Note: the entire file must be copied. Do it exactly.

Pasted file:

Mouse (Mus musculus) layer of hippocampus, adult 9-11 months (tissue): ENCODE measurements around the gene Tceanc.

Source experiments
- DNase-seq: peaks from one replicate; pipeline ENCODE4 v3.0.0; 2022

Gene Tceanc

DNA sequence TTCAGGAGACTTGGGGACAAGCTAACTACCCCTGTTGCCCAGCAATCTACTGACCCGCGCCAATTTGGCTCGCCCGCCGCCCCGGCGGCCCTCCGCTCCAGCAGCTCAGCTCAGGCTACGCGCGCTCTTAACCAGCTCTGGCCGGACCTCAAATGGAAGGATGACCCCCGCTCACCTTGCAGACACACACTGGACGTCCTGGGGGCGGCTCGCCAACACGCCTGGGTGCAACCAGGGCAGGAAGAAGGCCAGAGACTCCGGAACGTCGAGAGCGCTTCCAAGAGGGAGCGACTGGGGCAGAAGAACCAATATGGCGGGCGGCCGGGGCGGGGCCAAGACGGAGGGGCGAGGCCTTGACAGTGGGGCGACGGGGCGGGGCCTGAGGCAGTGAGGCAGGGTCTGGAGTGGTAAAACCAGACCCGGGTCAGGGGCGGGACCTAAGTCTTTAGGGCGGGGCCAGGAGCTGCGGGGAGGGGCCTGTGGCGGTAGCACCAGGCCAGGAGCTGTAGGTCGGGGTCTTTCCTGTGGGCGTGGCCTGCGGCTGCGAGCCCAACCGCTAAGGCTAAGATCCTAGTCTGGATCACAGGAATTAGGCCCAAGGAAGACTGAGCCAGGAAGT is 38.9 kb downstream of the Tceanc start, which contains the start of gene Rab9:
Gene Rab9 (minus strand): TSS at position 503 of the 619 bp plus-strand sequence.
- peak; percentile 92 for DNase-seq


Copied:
Mouse (Mus musculus) layer of hippocampus, adult 9-11 months (tissue): ENCODE measurements around the gene Tceanc.

Source experiments
- DNase-seq: peaks from one replicate; pipeline ENCODE4 v3.0.0; 2022

Gene Tceanc

DNA sequence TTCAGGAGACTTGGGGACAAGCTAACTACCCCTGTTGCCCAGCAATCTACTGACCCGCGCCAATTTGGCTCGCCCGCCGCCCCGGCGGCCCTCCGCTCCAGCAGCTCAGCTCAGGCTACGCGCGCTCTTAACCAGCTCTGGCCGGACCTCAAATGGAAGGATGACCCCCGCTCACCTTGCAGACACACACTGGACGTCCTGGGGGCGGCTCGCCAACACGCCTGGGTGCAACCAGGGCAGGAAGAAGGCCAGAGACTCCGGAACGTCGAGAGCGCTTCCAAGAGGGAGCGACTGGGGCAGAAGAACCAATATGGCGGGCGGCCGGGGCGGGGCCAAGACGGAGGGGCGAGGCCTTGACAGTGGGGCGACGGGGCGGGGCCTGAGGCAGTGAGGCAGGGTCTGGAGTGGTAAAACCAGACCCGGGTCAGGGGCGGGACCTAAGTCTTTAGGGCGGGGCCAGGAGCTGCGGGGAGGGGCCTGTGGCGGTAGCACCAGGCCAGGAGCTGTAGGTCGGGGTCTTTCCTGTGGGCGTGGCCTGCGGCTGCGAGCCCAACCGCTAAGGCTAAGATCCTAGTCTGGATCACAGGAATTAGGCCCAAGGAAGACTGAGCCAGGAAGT is 38.9 kb downstream of the Tceanc start, which contains the start of gene Rab9:
Gene Rab9 (minus strand): TSS at position 503 of the 619 bp plus-strand sequence.
- peak; percentile 92 for DNase-seq